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        Bright Eyes Brother

        In 1950, the Maddon Ranch in New Mexico was a busy place. News spread quickly when a buckskin colt was born to the unregistered mare Plaudette. What made this colt noteworthy was that he was a half-brother to Maddon's Bright Eyes, a three-time world champion racing mare. Plaudette was out of a daughter of the well-known Quarter Horse sire, Peter McCue. Although she was not papered, Plaudette was thought by many to be a Quarter Horse. But her bloodlines carried strong color-producing genes, according to Cecil Dobbin of Colorado. Her spotted colt by the Quarter Horse stallion Billy Maddon was proof to that.

        As a two-year old, the colt was sold to Wiley Donalson, who competed with the stallion on the rodeo circuit. Roping, not breeding horses, was Donalson's interest. By the time Dobbin purchased "Frosty" as a seven-year-old, he had sired just five foals. In 1957, when Dobbin phone-called his friend Dick Spencer to tell him of his purchase of the stallion, Spencer said "You might as well call him Bright Eyes Brother, because that's what you'll be telling everyone." So that's exactly what went on the stallion's registration papers.

        During the first two years Dobbin owned him, he showed Bright Eyes Brother just a dozen times. That was enough, however, to ignite the flames.

        After winning the grand championship at the prestigious Denver National Western Stock Show in 1958, Cecil and Bright Eyes Brother received a special invitation to show at the San Antonio Livestock Show. Dobbin accepted and arrived a couple days before the Appaloosa competition, while the Quarter Horse show was still in progress. As the colorful stallion was placed in a stall and his pedigree hung for all to see, some of the Quarter Horse exhibitors challenged Bright Eyes Brother's pedigree. But the debate over Bright Eyes Brother's relationship to Maddon's Bright Eyes wasn't the end of the ruckus at San Antonio.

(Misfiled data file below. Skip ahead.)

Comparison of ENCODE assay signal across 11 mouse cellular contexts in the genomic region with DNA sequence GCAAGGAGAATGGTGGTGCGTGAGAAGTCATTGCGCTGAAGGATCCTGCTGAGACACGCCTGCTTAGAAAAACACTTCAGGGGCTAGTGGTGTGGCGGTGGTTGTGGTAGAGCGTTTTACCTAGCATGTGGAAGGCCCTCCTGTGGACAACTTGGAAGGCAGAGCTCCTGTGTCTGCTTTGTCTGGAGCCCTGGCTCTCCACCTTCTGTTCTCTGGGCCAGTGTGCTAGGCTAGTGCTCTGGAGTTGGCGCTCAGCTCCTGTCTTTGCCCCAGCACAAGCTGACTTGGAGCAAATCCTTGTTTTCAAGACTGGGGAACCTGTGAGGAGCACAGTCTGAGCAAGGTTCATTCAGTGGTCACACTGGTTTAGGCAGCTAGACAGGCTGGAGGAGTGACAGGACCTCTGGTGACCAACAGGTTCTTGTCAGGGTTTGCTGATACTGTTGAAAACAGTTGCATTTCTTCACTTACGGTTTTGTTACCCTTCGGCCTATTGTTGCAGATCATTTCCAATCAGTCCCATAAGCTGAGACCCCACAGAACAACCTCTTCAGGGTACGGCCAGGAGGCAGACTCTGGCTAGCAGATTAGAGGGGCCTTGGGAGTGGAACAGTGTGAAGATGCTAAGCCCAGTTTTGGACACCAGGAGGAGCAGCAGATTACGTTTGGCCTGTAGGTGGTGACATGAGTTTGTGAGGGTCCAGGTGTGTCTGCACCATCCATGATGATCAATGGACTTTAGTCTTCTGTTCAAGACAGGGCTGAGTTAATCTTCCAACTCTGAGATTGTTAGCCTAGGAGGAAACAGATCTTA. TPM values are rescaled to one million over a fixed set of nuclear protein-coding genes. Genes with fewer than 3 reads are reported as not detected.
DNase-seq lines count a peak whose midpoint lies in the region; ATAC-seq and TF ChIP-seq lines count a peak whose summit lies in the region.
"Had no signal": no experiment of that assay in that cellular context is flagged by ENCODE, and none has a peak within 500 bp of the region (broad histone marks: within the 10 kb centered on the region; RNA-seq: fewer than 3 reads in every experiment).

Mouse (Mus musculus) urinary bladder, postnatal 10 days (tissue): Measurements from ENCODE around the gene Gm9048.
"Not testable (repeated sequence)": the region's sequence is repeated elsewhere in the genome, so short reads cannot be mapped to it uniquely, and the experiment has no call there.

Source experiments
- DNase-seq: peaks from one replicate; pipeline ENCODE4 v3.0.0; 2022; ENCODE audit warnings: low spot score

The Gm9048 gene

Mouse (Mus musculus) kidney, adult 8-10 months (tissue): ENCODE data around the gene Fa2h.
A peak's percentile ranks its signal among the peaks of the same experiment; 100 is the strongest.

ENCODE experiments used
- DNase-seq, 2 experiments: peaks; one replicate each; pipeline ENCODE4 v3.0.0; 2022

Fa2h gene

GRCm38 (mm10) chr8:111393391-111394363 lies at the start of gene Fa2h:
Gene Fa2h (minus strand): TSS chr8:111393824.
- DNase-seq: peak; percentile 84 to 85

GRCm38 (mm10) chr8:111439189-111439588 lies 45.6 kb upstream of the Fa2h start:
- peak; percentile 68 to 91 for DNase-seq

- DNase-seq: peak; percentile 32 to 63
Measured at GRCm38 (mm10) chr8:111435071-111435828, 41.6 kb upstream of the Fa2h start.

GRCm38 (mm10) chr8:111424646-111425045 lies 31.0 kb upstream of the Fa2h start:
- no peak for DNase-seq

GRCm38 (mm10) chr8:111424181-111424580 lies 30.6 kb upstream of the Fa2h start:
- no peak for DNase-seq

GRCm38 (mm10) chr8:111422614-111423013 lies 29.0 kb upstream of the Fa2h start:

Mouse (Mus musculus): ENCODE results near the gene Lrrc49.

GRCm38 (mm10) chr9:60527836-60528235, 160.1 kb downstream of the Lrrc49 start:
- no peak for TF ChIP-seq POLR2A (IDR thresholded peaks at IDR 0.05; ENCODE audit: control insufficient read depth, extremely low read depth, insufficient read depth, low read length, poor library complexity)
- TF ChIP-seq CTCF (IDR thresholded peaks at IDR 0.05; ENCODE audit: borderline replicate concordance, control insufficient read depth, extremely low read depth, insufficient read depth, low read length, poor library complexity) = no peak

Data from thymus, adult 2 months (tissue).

Show Managers then asked Cecil to lead the stallion in the Parade of Champions, a promenade of winners from all divisions. The problem was, this honor was traditionally reserved for the grand champion Quarter Horse stallion. As the parade started, unhappy Quarter Horse enthusiasts harassed Dobbin, wondering why an Appaloosa was taking what they considered to be their rightful place.

        But more significant than the controversy Bright Eyes Brother raised is the foals he produced. At count, Cecil estimates that the family line boasts more than 350 National and World champions. In fact, the stallion's grandget and great-grandget are still winning in shows today. What makes this especially remarkable is that Brother sired just 138 registered offspring. But quality, not quantity, was Cecil's goal. It worked, and demand was high. Cecil was offered $50,000 for half-interest in Brother before any of his foals hit the ground. Even the great Hank Wiescamp offered to take Brother off of Cecil's hands.

        Not surprisingly, Bright Eyes Brother generated admiration and excitement wherever he went. Naturally, mare owners began to inquire about breedings. Sparingly and judiciously, Dobbin relented. And because he did so, one of Brother's most remarkable offspring was born.

        In 1960, the Appaloosa mare Peggy's Delight foaled Mighty Bright. Although Mighty Bright was never shown, he sired a string of champions.

        At a production sale, one of Brother's first foals was sold for $21,000 as a yearling. He went on to win on the West Coast so many times that the local clubs met and asked his owners not to show him anymore.

        And that was just the beginning. Among the horse's Brother produced are two-time National and World champion Bright Reflection and two-time National champion Bright Tribute. But it's nearly impossible to name all the horses in the family line that are National and/or World champions, year-end high points, and regional winners.

        Despite sizeable offers, Brother was never sold. When arthritis set in during his last years, he lived out his days at the Stockdale Ranch near Bakersfield, California, until dying at the age of 29.

        At the inauguration of the Appaloosa Hall of Fame, Dobbin and Bright Eyes Brother were among the first inductees. Importantly, Bright Eyes Brother is the only Hall of Fame stallion to have two sons and a daughter with the same status. Mighty Bright, Bright Chip, and Bright Starlette stand alongside their sire in the Appaloosa Hall of Fame based on their own impressive records.


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        Source: Appaloosa Horse Club
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